Probably the most controversial body modification practice in the world today are the group of procedures referred to as female circumcision or female genital mutilation (FGM). What makes these customs so protested and debated is that they are done nonconsensually to young girls primarily ranging from the age of babies through young teenagers. And while most body modification customs have evolved as a form of aesthetics, this practices are a form of control and denial shrouded in the mystique of religious belief.
What is being done to these girls has long been referred to as "circumcision" however modern women's rights groups have correctly pointed out that the majority of these methods are not a simple modification but radical surgery. The girls to whom these procedures are done may be subject to anything from having the clitoral hood removed to having their clitoris cut off (excision) or the vaginal opening sewn shut (infibulation). This is most often done to them before the onset of puberty, frequently under conditions without any sterilization of tools or the administration of any anesthetic.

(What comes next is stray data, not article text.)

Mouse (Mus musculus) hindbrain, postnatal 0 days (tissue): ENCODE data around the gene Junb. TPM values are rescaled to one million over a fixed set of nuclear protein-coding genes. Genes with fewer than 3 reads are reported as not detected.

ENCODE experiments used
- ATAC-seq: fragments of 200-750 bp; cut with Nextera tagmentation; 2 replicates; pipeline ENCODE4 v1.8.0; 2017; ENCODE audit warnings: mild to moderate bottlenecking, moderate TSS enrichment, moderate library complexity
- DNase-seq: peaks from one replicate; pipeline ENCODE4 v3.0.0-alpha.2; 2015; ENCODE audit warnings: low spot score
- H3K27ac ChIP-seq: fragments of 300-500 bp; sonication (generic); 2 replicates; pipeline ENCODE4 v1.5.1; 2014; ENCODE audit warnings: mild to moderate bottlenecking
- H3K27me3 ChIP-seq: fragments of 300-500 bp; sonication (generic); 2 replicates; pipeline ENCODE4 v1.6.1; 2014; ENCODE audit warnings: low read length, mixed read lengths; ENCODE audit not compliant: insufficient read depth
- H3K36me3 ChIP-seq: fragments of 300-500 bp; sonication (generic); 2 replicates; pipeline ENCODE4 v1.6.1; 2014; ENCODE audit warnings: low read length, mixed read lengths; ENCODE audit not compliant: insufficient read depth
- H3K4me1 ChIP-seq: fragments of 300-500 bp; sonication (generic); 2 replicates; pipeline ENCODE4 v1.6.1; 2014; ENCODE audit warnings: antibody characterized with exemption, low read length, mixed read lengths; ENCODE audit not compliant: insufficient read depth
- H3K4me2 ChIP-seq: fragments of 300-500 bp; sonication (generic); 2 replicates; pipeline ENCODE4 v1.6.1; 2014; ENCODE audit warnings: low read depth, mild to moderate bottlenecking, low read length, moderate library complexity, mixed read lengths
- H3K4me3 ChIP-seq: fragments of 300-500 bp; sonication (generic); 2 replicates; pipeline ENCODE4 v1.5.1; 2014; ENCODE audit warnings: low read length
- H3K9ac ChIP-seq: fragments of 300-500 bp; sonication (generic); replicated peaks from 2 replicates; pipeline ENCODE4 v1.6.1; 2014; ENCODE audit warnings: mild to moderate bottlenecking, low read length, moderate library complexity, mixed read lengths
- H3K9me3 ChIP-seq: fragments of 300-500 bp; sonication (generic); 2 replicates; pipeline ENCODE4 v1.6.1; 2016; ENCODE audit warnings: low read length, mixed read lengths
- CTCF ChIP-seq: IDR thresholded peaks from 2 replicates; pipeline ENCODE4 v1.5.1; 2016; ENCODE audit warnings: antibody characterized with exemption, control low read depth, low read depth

The cultures that continue to practice FGM are found mostly in Africa and the Middle East and are predominantly Muslim. Some who defend the practices say that these modification are cited in the Koran (Qur'an), and yet no actual mention of these practices exist in that book. Women who refuse the procedures can often be considered unclean, shunned by their families and denied marriage, which is often their only means of support. There have been several legal battles in the US around cases where immigrants fled to this country in an attempt to escape having FGM done to them only to be imprisoned or denied asylum. There have also been several cases where legal action has been filed against parents who attempted to have FGM done on their daughters while living in this country, both "underground" and by doctors openly offering to do perform the procedures. Legislation in the state of Georgia was passed in an attempt to stop such practices, and they ignorantly worded the law so that any form of consensual genital body piercing that an adult woman might choose for herself was also outlawed.
To learn more about the tragic situation surrounding FGM, you might like reading Warrior Marks: Female Genital Mutilation and the Sexual Blinding of Women by Alice Walker or Female Genital Mutilation: Legal, Cultural And Medical Issues by Rosemarie Skaine